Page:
Photography

Photography was in invented in 1839, in both London and Paris, and was a ‘reliable’ representation of reality.

The Pencil of Nature

The camera obscura – didn’t need the machine of a camera just a piece of photographic paper. photographic image now drew itself. Didn’t require human intervention – There was no need for an artist to engage in the image of reality or have an artist manipulate the image. Actual representation

Photographic Vision

The Horse in Motion - Muybridge

This then led to the camera gun which was able to take photographs of something that the eye cannot see.Something that is too fast for the eye to register. An example of this is Muybridge’s ‘The Horse in Action’. There was now no longer trust in the eye, it was important that the camera stepped in as it could see things the eye could not. Technology vision – mechanisation vision – Physiognomy.

The Mechanisation of Labour

There was an exacerbation by birth of Taylorism (EU) and Fordism (US). This idea of a conveyor belt production line; modes of production becoming mechanised led to the term standardisation. Which can be seen in a Charlie Chaplin Movie that shows this idea of human/body as machine

The Kodak Brownie allowed the Amateur to become the photographer. The mechanisation of the process of the development was the technological change.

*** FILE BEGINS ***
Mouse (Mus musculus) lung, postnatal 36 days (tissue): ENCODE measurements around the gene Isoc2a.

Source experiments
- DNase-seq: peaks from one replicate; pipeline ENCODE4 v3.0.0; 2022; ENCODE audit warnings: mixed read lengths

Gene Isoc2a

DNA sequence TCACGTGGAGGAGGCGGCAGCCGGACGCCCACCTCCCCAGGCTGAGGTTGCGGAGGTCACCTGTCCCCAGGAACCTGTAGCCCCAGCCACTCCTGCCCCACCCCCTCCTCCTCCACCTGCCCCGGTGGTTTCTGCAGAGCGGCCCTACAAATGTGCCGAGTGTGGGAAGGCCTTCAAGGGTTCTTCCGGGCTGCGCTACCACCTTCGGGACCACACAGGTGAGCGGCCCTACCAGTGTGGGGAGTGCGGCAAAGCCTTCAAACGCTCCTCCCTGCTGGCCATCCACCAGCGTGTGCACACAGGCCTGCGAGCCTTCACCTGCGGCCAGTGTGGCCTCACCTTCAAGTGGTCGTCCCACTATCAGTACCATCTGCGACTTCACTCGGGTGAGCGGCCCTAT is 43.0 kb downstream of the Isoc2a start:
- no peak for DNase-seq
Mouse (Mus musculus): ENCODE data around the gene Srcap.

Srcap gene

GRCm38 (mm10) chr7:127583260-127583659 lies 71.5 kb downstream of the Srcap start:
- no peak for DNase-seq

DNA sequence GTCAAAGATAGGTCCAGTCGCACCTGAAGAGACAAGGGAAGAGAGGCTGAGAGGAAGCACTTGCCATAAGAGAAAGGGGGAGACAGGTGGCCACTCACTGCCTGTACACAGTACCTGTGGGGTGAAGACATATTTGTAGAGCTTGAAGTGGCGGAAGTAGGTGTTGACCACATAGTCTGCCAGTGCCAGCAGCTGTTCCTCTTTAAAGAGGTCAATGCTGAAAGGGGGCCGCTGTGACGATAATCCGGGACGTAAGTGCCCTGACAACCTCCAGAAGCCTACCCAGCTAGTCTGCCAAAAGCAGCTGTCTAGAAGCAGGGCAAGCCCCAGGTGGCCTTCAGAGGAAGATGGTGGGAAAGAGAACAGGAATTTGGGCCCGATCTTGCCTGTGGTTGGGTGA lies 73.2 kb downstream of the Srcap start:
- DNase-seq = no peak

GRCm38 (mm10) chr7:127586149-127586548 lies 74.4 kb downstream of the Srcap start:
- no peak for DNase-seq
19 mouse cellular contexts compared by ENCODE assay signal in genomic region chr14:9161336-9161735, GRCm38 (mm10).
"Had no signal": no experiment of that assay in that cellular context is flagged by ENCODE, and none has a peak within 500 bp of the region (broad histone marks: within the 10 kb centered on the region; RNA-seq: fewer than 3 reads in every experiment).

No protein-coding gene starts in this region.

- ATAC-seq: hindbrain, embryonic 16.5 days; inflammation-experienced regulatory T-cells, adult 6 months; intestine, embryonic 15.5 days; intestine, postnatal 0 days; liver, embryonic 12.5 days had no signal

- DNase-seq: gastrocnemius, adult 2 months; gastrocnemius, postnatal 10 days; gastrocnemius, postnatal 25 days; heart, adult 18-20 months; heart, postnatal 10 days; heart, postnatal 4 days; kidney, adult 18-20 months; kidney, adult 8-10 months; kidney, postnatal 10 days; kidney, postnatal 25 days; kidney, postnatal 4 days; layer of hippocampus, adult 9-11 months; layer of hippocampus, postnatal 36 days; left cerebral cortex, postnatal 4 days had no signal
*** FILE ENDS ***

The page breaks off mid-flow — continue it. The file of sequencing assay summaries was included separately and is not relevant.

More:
This all questioned what it meant to be human. Human became bound up with production. The machine replacing human was hard to ignore.

Disrupting The Space/Time Continuum

There were rapid shift in how time (and a result space/time as well) was being experienced and therefore conceptualised.

Turner -Rain, Steam and SpeedRain, Steam and Speed (1844)

In Turners painting Rain, Steam and Speed the representation of reality is not clear. There are no perfect lines. This is because the picture represents an observation from a moving train. When people started to travel by train the landscape was seen differently and moving much more quickly. There is a sense of speed within the painting where time becomes messy.

In film we see that it starts to manipulate time/space.

Cubism

Pablo Picasso

pablo picasso

Pablo Picasso’s 1912 Still-Life with Chair Caning draws on the cafe culture in Paris and the capitalistic culture of the time. The painting looks at different perspectives at the same time as well as looking at the productivity of technological production. Canning chairs and glass tables would have been everywhere in Paris – this is what is called the Cafe Culture.

There is an Edited fragment of reality.